The Intercept, which originally published the Edward Snowden classified materials, appears to now be publishing materials from a new NSA leaker, and the results are disturbing. The leak involves the number of people on NSA watchlists, and reveals that the organization is tracking 280,000 people who have no terrorist affiliations. But why, and who are these people? So far, that information has not been forthcoming, and the agency certainly doesn’t plan on explaining itself. The number of people on the watchlist who have no terror affiliations is vastly larger than the number who do.
read more

On the night of Thursday, April 17, an entry from an outside source was recorded on this computer. I observed it as they explored recently updated files. Despite the fact that the most advanced monitoring software available to the public is installed on my computers, I was unable to track this intrusion to its source.

I have been keeping a record of these intrusions for over a year, and have consulted with an attorney about them. There is absolutely no legal reason that any governmental agency would have to invade my privacy and violate my rights in this manner, or to commit any other act of sabotage or intimidation of any person connected with me or working for me.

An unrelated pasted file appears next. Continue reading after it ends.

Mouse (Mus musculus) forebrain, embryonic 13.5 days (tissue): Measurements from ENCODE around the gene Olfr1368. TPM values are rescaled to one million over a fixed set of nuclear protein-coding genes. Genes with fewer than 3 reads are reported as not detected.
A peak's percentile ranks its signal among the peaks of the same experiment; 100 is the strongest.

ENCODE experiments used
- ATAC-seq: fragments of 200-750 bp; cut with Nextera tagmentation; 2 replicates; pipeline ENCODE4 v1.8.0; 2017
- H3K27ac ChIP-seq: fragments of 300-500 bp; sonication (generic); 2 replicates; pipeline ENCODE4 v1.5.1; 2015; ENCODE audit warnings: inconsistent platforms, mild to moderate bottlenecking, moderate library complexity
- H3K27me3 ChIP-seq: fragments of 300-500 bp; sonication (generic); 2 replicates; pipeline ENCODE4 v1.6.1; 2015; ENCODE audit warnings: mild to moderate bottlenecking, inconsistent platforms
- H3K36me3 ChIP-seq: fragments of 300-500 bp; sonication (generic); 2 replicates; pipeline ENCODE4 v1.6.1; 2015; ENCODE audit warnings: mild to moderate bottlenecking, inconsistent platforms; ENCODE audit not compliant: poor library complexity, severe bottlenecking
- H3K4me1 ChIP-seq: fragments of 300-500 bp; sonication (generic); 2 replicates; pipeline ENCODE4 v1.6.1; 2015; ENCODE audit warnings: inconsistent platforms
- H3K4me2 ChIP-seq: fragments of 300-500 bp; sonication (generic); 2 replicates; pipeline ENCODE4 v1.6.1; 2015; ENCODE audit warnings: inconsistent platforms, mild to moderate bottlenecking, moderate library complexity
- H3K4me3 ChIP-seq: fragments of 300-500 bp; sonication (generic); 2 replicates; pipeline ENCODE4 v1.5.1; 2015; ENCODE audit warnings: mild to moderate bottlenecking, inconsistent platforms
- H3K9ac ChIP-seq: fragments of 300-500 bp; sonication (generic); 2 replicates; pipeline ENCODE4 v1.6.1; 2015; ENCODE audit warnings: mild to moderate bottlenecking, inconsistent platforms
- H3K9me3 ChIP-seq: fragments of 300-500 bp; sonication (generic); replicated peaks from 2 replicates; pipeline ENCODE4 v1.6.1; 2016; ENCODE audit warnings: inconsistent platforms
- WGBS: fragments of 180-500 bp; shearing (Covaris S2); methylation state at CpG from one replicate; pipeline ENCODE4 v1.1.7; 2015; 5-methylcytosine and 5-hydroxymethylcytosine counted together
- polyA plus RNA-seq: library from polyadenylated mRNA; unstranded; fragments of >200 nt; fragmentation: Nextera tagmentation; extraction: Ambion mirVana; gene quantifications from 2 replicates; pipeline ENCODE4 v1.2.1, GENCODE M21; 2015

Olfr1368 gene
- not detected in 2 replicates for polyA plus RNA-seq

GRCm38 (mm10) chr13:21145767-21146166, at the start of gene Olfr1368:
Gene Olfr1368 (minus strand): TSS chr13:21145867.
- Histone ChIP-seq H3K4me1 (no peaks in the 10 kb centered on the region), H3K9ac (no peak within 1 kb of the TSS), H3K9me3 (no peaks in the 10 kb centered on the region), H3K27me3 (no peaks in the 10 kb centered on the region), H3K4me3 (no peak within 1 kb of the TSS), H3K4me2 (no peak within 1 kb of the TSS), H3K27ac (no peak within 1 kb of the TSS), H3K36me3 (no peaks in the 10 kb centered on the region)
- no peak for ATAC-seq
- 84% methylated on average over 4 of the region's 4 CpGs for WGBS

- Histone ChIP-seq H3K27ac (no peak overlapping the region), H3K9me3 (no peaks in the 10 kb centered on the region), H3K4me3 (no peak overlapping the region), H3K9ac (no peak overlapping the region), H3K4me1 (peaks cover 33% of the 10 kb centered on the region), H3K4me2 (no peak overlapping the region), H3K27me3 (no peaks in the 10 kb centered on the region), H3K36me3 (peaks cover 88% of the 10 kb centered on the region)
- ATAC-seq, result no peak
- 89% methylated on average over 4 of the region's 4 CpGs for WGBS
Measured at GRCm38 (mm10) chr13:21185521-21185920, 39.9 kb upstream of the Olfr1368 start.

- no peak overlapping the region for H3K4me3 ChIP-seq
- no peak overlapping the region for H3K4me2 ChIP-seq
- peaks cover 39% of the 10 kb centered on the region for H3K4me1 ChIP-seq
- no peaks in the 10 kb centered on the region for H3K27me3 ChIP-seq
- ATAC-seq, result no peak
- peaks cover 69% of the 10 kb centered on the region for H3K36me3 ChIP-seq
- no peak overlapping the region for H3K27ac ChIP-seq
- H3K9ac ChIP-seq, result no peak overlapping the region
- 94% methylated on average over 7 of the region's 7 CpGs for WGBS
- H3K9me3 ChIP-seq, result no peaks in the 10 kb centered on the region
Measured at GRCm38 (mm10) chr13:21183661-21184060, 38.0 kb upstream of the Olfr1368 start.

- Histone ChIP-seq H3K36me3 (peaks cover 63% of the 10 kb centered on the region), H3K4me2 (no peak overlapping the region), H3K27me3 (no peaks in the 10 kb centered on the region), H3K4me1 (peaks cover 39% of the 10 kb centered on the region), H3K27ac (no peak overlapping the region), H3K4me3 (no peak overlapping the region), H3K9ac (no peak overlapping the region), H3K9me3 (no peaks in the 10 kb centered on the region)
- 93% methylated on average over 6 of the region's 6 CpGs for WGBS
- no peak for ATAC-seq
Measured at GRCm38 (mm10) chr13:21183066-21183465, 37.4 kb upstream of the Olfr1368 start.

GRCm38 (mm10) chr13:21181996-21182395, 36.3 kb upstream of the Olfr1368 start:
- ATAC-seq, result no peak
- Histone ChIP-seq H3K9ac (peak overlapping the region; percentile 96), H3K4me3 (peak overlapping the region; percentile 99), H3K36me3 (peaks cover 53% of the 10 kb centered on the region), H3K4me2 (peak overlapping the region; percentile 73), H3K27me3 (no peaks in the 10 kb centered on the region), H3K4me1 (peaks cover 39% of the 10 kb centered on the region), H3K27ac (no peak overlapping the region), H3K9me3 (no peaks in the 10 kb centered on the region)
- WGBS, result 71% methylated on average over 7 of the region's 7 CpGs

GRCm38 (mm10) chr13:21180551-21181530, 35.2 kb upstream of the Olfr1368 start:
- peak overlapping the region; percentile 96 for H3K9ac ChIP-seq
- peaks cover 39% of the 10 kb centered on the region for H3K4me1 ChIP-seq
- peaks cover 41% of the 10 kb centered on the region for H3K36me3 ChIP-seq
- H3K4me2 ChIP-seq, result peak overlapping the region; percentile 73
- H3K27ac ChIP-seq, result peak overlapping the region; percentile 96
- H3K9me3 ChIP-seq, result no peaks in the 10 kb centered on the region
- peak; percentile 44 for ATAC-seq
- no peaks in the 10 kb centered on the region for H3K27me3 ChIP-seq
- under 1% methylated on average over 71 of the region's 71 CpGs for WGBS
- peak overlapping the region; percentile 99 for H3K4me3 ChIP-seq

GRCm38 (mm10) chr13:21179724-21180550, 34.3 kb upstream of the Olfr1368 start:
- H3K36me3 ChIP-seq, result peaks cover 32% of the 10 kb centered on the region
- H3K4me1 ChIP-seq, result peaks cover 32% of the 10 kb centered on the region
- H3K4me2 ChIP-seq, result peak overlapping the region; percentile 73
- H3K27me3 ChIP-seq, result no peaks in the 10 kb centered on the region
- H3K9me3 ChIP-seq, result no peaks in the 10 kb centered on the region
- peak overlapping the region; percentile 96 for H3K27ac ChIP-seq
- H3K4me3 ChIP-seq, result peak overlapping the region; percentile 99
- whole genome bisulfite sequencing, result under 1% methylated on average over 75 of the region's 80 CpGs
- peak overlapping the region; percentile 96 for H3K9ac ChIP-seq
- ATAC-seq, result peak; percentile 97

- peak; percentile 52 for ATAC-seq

read more

It seems that the National Security Agency (NSA) and the UK’s Government Communications Headquarters (GCHQ)have become extremely inventive in their unending search for personal information.

Top secret documents have revealed that Smartphone apps transmitting user details across the internet are now providing a wealth of sensitive information for spy agencies. Even games, such as the immensely popular "Angry Birds," are being used as tools to provide data.

Rovio, the maker of Angry Birds, said it had no knowledge of any NSA or GCHQ programs looking to extract data from its apps more